Tuesday, September 23, 2014

Trade Officials Say WTO Unlikely to Deliver Deal in December, Doha Heading for Shelf

July 29, 2011 in WTO Reporter

GENEVA—Trade officials in Geneva said July 21 they see little chance that World Trade Organization members will reach an agreement on a “deliverables” package for the trade body’s December ministerial conference and predicted the stalled Doha Round of trade talks could go into several years of hibernation following the meeting.

Speaking at a seminar at the Graduate Institute in Geneva to discuss prospects for the Doha Round, U.S. deputy ambassador to the WTO David Shark admitted that efforts among key WTO members to agree on a deliverables package are faltering.

WTO Director-General Pascal Lamy will now have to decide whether to continue pursuing his initiative, although one official told BNA that a growing number of the WTO members involved in the talks now believe the idea of a deliverables package should be dropped.

Lamy is due to meet with key WTO members July 25 to discuss options for moving forward before briefing the WTO membership as a whole on July 26.

The deliverables package—also referred to as “Doha Lite”—is intended to rebuild confidence in the Doha talks following the admission earlier this year that differences between the United States and major emerging economies on market access issues cannot be bridged at present. The goal is to conclude an agreement that can be adopted at the WTO’s Dec. 15-17 ministerial conference in Geneva.

WTO members generally agree that a deliverables package should focus on issues of interest to least developed countries (LDCs) but have been unable to agree on what these issues should be and whether to include so-called “LDC-plus” issues of interest to a broader swath of the membership.

Shark Sees No Appetite for Compromise

“What we’re seeing is that first, there’s not agreement on the content of the LDC package, and secondly, when we look at the plus issues, there are some saying I can’t do this, I can’t do that, I can’t do this if you don’t do that, so…that’s the situation in a nutshell,” Shark said.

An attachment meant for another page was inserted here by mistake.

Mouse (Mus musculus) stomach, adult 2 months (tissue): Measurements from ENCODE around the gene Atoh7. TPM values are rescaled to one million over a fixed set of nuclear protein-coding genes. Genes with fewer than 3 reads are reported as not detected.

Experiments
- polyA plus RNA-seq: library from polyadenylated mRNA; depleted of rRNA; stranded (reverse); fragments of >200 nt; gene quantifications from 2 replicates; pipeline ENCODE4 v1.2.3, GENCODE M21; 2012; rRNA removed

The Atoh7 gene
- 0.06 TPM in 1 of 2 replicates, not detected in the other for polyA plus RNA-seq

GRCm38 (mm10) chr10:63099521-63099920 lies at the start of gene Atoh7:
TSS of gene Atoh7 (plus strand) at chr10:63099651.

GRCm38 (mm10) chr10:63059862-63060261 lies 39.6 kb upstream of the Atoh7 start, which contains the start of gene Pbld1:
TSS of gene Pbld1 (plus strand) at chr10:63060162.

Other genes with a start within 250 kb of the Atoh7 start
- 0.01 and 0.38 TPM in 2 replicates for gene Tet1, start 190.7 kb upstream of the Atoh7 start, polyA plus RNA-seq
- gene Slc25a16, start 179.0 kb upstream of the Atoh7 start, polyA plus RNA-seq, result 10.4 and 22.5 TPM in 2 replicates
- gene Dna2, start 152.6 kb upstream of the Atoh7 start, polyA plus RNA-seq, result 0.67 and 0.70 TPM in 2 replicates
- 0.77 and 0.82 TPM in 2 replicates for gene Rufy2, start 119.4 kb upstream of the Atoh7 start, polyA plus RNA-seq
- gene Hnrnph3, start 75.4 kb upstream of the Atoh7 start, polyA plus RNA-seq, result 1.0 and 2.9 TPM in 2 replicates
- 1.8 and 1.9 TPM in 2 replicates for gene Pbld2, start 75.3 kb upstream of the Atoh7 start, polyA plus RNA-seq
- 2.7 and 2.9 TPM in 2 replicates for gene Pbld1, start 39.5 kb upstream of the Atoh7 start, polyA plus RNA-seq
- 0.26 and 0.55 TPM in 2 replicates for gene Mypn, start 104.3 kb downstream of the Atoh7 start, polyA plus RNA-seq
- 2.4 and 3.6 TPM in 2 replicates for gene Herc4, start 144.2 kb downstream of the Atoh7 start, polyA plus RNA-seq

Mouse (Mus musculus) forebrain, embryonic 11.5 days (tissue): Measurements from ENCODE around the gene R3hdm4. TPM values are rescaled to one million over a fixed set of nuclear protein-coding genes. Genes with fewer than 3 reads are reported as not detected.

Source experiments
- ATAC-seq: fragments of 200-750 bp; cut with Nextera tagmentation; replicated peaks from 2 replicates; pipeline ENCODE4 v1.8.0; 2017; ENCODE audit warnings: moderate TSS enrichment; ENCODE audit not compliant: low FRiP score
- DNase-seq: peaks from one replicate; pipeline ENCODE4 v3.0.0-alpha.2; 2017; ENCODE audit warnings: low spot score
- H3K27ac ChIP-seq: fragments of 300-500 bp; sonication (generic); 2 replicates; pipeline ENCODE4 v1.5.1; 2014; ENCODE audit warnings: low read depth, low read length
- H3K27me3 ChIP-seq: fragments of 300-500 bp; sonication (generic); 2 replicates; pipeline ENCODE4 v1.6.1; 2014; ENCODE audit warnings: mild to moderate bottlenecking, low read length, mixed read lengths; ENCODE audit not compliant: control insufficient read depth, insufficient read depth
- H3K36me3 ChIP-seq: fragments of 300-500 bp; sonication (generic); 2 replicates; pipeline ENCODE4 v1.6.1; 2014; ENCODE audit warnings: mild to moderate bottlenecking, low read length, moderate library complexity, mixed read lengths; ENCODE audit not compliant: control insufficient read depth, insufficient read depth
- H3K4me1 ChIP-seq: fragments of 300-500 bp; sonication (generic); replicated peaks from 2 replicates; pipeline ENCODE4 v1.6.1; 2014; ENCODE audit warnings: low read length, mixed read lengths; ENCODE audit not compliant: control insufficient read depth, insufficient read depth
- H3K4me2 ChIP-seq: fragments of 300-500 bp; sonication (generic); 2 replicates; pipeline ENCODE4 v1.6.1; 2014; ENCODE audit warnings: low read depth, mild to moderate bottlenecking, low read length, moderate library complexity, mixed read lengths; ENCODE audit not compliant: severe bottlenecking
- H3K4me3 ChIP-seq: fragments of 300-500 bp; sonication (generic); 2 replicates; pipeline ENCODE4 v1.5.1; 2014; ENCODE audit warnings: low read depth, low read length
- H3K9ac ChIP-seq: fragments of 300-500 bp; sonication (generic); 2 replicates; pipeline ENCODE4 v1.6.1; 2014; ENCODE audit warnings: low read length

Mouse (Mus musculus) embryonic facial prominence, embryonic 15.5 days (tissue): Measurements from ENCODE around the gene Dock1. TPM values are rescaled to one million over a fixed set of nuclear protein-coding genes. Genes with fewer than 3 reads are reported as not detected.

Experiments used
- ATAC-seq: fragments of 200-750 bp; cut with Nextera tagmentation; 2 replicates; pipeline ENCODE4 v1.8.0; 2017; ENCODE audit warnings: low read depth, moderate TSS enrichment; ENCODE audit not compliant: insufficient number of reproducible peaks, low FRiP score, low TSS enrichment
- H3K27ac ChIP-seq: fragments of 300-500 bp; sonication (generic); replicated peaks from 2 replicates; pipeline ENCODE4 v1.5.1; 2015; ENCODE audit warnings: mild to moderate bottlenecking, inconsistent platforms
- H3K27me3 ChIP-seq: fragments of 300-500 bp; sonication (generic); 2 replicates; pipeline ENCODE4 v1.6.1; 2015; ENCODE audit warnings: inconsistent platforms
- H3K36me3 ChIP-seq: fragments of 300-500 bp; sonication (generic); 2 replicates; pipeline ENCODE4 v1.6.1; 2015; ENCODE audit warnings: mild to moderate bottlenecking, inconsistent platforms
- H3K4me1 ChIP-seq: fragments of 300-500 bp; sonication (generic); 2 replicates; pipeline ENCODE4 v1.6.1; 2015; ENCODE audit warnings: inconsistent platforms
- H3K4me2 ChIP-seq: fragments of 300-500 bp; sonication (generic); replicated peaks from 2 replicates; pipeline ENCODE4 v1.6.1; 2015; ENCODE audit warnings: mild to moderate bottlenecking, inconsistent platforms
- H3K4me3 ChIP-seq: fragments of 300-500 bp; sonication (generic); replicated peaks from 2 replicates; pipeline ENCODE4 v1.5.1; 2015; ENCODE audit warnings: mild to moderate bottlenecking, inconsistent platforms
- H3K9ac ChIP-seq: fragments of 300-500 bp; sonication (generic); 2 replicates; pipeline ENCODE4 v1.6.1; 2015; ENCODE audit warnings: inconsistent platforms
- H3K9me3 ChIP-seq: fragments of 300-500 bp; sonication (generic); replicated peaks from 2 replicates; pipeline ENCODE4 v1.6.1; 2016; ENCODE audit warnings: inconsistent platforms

“When you look at all this, you come to conclusion that it probably won’t work out,” he added.

Zhu Haitao, second secretary at China’s WTO mission in Geneva, agreed that it “seems unlikely we are going to have [a deliverables agreement] in December.”

“Some are saying there can only be LDC issues, some are saying there must be more,” said Zhu, who spoke in a personal capacity. “China supports LDC-plus, if members could agree on having more topics in package; for China this is not a problem.”

WTO members have been discussing a deliverables package that would focus on issues such as duty-free/quota free (DFQF) market access for LDC exports and associated rules of origin, a waiver from any market access commitments under a future Doha Round services agreement, and a “step forward” on addressing cotton subsidies.

Friction Over Cotton Subsidies

However, key members are divided on what should be covered in the talks. The cotton issue has been one of the most divisive: the original Doha Round proposal on cotton submitted by four African cotton-producing nations in 2004 targeted the billions of dollars in subsidies paid out annually to U.S. cotton farmers through countercyclical payments and other subsidy programs.

The United States argues that any agreement on reducing cotton subsidies must include commitments by China, which has now become the world’s largest cotton subsidizer. U.S. countercyclical payments have fallen due to the rising price of cotton on global markets.

The United States also insists that a deal on cotton must also address other trade-distorting policies, most notably China’s 40 percent import tariff on cotton. China has so far been silent on what concessions, if any, it is prepared to make on cotton subsidies and tariffs.

“I doesn’t appear to be coming together” on cotton, Shark admitted, adding the U.S. government nevertheless intends to carry out reforms of its cotton support programs in response to the WTO’s 2005 ruling on U.S. cotton subsidies.

Discussions on the “plus” issues have also proven to be divisive, with members failing to agree on the inclusion of proposed topics such as trace facilitation, export competition in agriculture, fisheries subsidies, and environmental goods and services…

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